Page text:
The overall approach to the review was to identify literature that dealt with the severity and frequency of injuries among fish harvesters and identify risk factors faced by them including the problem of fatigue. Fatal and non-fatal injuries were examined separately (although there is an overlap between the two such as with winch entanglements), since the literature typically makes this distinction. Moreover, many of the official databases also report fatal and non-fatal injuries separately, which are used as sources for many injury studies. A second framing concept was the use of Haddon’s epidemiological approach to classifying risk factors by agent (e.g., vessel and gear), environment, and personal factors as shown in Table 1. The result of this approach is the recognition that in the fishing environment, three strategies, respectively, can focus the type of intervention on equipment redesign and maintenance, weather condition warnings, and health promotion and job redesign.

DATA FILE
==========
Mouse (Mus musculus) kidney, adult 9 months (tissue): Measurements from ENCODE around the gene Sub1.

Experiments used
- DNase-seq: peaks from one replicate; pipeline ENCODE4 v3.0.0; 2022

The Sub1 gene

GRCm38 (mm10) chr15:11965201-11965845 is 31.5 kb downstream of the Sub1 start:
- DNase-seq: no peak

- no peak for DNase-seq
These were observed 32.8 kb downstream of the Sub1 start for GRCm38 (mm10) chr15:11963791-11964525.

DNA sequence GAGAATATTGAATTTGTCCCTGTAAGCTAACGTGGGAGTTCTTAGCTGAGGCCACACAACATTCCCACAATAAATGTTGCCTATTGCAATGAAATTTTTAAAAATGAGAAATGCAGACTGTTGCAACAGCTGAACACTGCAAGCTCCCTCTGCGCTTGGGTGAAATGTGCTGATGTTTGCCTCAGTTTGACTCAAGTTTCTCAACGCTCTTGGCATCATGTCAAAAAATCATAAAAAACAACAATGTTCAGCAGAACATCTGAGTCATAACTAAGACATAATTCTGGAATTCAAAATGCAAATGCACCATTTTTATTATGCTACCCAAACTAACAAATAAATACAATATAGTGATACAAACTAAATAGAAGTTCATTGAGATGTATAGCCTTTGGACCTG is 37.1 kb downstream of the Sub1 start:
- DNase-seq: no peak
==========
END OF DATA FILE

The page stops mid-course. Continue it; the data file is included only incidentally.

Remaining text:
The existing literature was valuable for informing prevention efforts in the GoM. While GoM sources were scarce, the broader literature added many insights into the range and importance of different risk factors, fatality research, and investigations in North Carolina and Europe in regard to non-fatal injuries and hazards onshore, including the dock and the moored vessel. The literature also helped to provide a valuable understanding of fatigue causes and effects.
This review’s results fit well with the existing literature regarding fatalities, non-fatal injuries, and fatigue. Fatality research literature maintained consistency in results across national and international borders with the exception of cold-related conditions. Research on non-fatal injuries was limited. One discovery of value was a study conducted in the GoM outside of the public health literature regarding stress among fishers as it relates to fatigue.